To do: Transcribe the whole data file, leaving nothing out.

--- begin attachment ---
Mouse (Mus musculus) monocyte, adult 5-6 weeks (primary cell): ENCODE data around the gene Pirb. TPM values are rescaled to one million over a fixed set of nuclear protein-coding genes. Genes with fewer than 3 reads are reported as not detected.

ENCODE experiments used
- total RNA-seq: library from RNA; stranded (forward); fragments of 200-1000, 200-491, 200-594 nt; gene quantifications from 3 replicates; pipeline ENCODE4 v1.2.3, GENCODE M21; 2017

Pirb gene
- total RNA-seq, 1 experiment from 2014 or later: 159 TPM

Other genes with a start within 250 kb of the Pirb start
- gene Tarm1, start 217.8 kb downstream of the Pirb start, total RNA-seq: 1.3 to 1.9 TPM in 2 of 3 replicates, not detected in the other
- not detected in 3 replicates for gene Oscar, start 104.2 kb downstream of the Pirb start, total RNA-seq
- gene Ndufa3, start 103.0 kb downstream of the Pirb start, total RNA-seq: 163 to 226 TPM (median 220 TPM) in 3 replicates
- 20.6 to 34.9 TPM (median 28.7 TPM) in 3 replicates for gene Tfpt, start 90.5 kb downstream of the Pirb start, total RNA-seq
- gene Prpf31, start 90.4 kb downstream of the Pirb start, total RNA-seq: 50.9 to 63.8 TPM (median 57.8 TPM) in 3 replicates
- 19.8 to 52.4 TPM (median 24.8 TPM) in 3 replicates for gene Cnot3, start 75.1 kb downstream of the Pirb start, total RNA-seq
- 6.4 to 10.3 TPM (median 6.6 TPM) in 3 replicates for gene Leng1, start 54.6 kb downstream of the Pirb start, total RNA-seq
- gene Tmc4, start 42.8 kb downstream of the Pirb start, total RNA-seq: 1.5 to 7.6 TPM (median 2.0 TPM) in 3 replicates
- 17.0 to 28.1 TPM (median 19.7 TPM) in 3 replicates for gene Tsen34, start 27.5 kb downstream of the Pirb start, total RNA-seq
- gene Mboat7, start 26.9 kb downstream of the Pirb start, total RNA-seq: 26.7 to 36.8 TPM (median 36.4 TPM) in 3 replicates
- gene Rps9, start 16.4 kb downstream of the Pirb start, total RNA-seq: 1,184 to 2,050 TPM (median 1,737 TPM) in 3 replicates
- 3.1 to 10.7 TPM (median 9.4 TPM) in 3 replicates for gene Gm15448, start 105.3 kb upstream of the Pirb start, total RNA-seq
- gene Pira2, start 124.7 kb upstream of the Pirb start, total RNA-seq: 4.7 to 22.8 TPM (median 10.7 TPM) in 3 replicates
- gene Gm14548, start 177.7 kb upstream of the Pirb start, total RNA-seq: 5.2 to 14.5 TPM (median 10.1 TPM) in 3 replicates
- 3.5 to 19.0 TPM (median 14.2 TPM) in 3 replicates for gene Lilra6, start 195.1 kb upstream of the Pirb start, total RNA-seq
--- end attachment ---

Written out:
Mouse (Mus musculus) monocyte, adult 5-6 weeks (primary cell): ENCODE data around the gene Pirb. TPM values are rescaled to one million over a fixed set of nuclear protein-coding genes. Genes with fewer than 3 reads are reported as not detected.

ENCODE experiments used
- total RNA-seq: library from RNA; stranded (forward); fragments of 200-1000, 200-491, 200-594 nt; gene quantifications from 3 replicates; pipeline ENCODE4 v1.2.3, GENCODE M21; 2017

Pirb gene
- total RNA-seq, 1 experiment from 2014 or later: 159 TPM

Other genes with a start within 250 kb of the Pirb start
- gene Tarm1, start 217.8 kb downstream of the Pirb start, total RNA-seq: 1.3 to 1.9 TPM in 2 of 3 replicates, not detected in the other
- not detected in 3 replicates for gene Oscar, start 104.2 kb downstream of the Pirb start, total RNA-seq
- gene Ndufa3, start 103.0 kb downstream of the Pirb start, total RNA-seq: 163 to 226 TPM (median 220 TPM) in 3 replicates
- 20.6 to 34.9 TPM (median 28.7 TPM) in 3 replicates for gene Tfpt, start 90.5 kb downstream of the Pirb start, total RNA-seq
- gene Prpf31, start 90.4 kb downstream of the Pirb start, total RNA-seq: 50.9 to 63.8 TPM (median 57.8 TPM) in 3 replicates
- 19.8 to 52.4 TPM (median 24.8 TPM) in 3 replicates for gene Cnot3, start 75.1 kb downstream of the Pirb start, total RNA-seq
- 6.4 to 10.3 TPM (median 6.6 TPM) in 3 replicates for gene Leng1, start 54.6 kb downstream of the Pirb start, total RNA-seq
- gene Tmc4, start 42.8 kb downstream of the Pirb start, total RNA-seq: 1.5 to 7.6 TPM (median 2.0 TPM) in 3 replicates
- 17.0 to 28.1 TPM (median 19.7 TPM) in 3 replicates for gene Tsen34, start 27.5 kb downstream of the Pirb start, total RNA-seq
- gene Mboat7, start 26.9 kb downstream of the Pirb start, total RNA-seq: 26.7 to 36.8 TPM (median 36.4 TPM) in 3 replicates
- gene Rps9, start 16.4 kb downstream of the Pirb start, total RNA-seq: 1,184 to 2,050 TPM (median 1,737 TPM) in 3 replicates
- 3.1 to 10.7 TPM (median 9.4 TPM) in 3 replicates for gene Gm15448, start 105.3 kb upstream of the Pirb start, total RNA-seq
- gene Pira2, start 124.7 kb upstream of the Pirb start, total RNA-seq: 4.7 to 22.8 TPM (median 10.7 TPM) in 3 replicates
- gene Gm14548, start 177.7 kb upstream of the Pirb start, total RNA-seq: 5.2 to 14.5 TPM (median 10.1 TPM) in 3 replicates
- 3.5 to 19.0 TPM (median 14.2 TPM) in 3 replicates for gene Lilra6, start 195.1 kb upstream of the Pirb start, total RNA-seq